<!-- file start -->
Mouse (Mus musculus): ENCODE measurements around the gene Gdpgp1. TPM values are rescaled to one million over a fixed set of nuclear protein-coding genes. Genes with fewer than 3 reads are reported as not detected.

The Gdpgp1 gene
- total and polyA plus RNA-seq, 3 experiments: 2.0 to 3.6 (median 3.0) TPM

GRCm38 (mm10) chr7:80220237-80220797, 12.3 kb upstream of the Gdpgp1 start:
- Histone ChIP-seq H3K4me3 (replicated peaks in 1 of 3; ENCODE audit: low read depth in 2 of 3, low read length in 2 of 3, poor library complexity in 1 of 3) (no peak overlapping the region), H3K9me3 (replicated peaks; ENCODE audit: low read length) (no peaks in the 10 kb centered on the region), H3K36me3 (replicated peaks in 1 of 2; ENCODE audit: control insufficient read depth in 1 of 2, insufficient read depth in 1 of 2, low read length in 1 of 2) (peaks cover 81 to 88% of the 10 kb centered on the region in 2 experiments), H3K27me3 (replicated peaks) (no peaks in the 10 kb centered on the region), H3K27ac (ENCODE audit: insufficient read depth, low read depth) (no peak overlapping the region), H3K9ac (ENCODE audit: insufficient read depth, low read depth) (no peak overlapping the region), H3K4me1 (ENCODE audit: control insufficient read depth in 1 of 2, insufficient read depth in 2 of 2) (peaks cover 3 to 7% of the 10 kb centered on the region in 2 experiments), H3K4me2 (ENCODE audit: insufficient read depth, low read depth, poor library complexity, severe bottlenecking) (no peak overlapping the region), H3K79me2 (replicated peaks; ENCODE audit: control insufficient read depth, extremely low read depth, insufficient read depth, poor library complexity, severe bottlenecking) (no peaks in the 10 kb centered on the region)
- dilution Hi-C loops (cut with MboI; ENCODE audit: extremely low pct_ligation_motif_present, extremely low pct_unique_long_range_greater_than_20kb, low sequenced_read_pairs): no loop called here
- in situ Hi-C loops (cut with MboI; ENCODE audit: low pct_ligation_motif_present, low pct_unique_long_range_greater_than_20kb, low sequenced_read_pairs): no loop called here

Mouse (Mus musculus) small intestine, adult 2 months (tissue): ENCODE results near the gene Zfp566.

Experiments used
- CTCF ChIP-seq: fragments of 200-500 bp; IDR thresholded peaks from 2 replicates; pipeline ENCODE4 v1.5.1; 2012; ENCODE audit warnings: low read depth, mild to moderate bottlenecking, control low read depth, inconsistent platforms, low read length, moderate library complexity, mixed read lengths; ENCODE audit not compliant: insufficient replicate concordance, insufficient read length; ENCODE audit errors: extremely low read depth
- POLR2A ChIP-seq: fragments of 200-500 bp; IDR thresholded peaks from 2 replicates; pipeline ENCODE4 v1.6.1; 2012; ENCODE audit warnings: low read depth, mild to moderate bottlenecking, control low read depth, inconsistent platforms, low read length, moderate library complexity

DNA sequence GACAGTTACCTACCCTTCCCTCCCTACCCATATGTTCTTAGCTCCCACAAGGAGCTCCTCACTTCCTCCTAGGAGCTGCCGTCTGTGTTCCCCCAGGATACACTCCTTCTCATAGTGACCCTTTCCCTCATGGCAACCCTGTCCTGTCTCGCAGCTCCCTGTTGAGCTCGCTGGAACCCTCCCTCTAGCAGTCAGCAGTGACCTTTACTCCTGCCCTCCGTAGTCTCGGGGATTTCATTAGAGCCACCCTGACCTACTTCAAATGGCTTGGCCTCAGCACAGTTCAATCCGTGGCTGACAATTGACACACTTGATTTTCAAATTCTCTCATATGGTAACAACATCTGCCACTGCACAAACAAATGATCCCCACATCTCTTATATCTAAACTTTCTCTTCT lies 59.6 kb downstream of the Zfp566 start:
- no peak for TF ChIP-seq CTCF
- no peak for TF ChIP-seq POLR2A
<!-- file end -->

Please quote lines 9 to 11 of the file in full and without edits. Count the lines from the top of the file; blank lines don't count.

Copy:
Experiments used
- CTCF ChIP-seq: fragments of 200-500 bp; IDR thresholded peaks from 2 replicates; pipeline ENCODE4 v1.5.1; 2012; ENCODE audit warnings: low read depth, mild to moderate bottlenecking, control low read depth, inconsistent platforms, low read length, moderate library complexity, mixed read lengths; ENCODE audit not compliant: insufficient replicate concordance, insufficient read length; ENCODE audit errors: extremely low read depth
- POLR2A ChIP-seq: fragments of 200-500 bp; IDR thresholded peaks from 2 replicates; pipeline ENCODE4 v1.6.1; 2012; ENCODE audit warnings: low read depth, mild to moderate bottlenecking, control low read depth, inconsistent platforms, low read length, moderate library complexity